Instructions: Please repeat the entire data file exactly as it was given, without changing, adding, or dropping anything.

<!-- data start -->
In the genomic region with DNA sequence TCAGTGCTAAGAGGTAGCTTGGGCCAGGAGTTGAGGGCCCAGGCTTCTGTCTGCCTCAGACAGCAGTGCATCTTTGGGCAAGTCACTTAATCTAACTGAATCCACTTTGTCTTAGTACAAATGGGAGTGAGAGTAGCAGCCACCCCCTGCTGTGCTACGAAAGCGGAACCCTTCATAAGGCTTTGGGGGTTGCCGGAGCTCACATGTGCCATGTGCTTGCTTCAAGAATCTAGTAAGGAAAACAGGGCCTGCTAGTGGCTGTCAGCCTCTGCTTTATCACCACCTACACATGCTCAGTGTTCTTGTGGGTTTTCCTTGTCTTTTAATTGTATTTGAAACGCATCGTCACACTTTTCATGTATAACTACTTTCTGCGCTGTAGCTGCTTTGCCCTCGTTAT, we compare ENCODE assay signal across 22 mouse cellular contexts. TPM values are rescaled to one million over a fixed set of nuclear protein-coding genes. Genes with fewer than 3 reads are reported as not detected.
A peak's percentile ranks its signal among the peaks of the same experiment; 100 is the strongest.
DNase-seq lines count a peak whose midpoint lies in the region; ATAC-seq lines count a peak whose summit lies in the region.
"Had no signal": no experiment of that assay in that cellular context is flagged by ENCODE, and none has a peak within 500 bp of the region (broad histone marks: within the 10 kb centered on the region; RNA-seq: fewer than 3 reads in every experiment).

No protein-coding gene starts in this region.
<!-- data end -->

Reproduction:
In the genomic region with DNA sequence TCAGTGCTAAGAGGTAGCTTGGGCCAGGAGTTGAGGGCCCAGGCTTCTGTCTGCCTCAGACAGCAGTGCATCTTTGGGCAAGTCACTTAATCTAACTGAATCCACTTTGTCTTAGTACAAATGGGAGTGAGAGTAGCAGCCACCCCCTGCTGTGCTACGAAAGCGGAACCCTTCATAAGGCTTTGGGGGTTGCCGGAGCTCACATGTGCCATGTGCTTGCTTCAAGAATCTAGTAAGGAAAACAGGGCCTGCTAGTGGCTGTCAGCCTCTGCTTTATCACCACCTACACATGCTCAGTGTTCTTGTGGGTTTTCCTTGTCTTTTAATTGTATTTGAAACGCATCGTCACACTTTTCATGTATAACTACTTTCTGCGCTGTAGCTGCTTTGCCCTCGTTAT, we compare ENCODE assay signal across 22 mouse cellular contexts. TPM values are rescaled to one million over a fixed set of nuclear protein-coding genes. Genes with fewer than 3 reads are reported as not detected.
A peak's percentile ranks its signal among the peaks of the same experiment; 100 is the strongest.
DNase-seq lines count a peak whose midpoint lies in the region; ATAC-seq lines count a peak whose summit lies in the region.
"Had no signal": no experiment of that assay in that cellular context is flagged by ENCODE, and none has a peak within 500 bp of the region (broad histone marks: within the 10 kb centered on the region; RNA-seq: fewer than 3 reads in every experiment).

No protein-coding gene starts in this region.